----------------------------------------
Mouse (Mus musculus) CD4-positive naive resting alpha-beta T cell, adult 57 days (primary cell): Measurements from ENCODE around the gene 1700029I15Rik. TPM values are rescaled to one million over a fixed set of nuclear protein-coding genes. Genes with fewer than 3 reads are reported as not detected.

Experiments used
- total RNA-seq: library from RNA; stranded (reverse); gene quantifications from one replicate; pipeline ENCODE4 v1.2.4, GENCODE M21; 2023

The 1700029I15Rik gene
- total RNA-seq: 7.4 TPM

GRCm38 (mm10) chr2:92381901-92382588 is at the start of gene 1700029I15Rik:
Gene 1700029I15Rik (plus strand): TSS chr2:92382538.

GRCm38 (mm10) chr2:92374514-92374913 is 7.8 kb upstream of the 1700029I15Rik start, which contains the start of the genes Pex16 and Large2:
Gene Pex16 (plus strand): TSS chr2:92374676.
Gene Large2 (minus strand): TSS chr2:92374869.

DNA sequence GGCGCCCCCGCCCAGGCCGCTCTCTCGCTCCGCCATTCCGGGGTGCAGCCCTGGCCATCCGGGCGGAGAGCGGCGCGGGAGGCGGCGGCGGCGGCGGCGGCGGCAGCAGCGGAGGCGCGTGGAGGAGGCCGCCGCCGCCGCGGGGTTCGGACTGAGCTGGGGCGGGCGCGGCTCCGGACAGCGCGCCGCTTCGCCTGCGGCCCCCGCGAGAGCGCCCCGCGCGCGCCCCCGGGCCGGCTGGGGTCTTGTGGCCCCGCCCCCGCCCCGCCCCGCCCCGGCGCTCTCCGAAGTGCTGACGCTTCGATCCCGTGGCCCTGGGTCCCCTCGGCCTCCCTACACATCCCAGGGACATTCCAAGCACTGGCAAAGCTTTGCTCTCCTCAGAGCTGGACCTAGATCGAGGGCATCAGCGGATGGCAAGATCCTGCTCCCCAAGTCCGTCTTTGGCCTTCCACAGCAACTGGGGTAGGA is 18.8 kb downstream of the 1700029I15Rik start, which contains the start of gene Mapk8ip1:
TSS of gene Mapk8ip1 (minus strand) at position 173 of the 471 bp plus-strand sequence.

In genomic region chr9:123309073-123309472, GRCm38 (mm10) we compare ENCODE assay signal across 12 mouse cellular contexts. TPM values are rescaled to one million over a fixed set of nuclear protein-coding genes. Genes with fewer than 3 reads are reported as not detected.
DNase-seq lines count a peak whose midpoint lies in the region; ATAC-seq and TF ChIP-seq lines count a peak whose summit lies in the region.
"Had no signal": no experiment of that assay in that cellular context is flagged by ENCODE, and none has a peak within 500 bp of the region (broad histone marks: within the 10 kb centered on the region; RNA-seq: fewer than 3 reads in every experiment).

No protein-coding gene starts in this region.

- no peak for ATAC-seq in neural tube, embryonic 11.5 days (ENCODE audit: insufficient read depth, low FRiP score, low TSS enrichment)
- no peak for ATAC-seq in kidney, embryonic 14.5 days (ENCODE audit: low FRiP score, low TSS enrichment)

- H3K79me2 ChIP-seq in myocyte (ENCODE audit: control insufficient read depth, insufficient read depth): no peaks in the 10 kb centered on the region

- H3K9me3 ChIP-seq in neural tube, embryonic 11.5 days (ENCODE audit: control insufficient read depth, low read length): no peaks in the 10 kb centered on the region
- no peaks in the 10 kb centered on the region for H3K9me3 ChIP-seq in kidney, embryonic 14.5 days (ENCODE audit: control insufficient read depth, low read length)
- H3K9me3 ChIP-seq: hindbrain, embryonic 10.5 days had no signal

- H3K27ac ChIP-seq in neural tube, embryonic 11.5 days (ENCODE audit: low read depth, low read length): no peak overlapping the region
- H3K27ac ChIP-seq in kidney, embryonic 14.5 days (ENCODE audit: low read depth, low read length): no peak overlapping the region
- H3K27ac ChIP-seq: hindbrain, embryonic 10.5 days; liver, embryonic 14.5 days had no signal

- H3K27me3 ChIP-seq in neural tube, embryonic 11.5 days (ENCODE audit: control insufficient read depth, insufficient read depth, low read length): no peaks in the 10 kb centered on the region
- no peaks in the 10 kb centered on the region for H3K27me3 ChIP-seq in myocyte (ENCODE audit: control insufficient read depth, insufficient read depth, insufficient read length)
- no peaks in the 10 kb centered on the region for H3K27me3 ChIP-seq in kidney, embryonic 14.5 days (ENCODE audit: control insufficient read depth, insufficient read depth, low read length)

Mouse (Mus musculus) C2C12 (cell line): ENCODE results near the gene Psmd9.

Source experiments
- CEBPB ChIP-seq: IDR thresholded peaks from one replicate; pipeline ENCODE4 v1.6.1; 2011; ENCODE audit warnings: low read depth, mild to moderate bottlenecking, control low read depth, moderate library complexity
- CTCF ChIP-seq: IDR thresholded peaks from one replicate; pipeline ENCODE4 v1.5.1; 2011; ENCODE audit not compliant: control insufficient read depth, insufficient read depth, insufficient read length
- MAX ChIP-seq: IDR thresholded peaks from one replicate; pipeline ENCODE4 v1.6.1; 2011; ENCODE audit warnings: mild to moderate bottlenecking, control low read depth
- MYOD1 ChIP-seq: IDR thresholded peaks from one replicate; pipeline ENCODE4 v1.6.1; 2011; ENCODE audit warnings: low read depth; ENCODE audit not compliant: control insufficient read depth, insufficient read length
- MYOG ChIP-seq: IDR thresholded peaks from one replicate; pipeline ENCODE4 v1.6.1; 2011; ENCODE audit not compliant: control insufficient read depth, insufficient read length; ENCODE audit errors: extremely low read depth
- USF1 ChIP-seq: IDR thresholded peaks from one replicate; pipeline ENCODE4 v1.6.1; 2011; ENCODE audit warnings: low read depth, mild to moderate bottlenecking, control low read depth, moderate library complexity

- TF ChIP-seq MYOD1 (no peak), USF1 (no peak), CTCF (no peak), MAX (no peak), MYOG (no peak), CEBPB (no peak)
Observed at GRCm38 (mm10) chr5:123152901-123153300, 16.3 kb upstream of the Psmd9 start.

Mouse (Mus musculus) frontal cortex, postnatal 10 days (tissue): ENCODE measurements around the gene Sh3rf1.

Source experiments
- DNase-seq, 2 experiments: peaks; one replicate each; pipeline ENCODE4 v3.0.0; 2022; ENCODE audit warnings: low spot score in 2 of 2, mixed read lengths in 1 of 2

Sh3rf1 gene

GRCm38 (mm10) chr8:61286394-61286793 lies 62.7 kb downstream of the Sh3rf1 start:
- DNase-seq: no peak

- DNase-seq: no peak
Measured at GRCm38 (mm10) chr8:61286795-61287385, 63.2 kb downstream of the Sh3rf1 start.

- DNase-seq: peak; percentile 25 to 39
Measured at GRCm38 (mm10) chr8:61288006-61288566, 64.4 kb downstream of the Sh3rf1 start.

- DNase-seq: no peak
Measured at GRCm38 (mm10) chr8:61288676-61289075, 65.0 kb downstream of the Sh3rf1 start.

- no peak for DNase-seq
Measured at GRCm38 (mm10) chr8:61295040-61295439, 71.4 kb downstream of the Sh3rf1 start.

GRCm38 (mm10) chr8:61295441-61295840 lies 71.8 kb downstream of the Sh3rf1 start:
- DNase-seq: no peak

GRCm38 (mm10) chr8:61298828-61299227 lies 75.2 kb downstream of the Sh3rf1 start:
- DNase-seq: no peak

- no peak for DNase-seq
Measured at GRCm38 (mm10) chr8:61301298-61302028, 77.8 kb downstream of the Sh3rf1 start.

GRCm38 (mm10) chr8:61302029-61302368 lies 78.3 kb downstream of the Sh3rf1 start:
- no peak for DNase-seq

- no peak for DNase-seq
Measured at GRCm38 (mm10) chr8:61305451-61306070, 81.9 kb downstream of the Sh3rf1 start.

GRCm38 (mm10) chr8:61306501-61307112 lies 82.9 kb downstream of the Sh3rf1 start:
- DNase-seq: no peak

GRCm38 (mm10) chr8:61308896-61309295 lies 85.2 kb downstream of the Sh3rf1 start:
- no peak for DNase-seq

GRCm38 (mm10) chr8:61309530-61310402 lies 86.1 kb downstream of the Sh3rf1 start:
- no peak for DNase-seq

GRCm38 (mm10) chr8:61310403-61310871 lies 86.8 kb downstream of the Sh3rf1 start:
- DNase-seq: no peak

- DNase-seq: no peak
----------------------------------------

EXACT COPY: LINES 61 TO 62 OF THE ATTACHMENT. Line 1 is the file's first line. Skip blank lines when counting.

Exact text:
- no peak for DNase-seq
Measured at GRCm38 (mm10) chr8:61305451-61306070, 81.9 kb downstream of the Sh3rf1 start.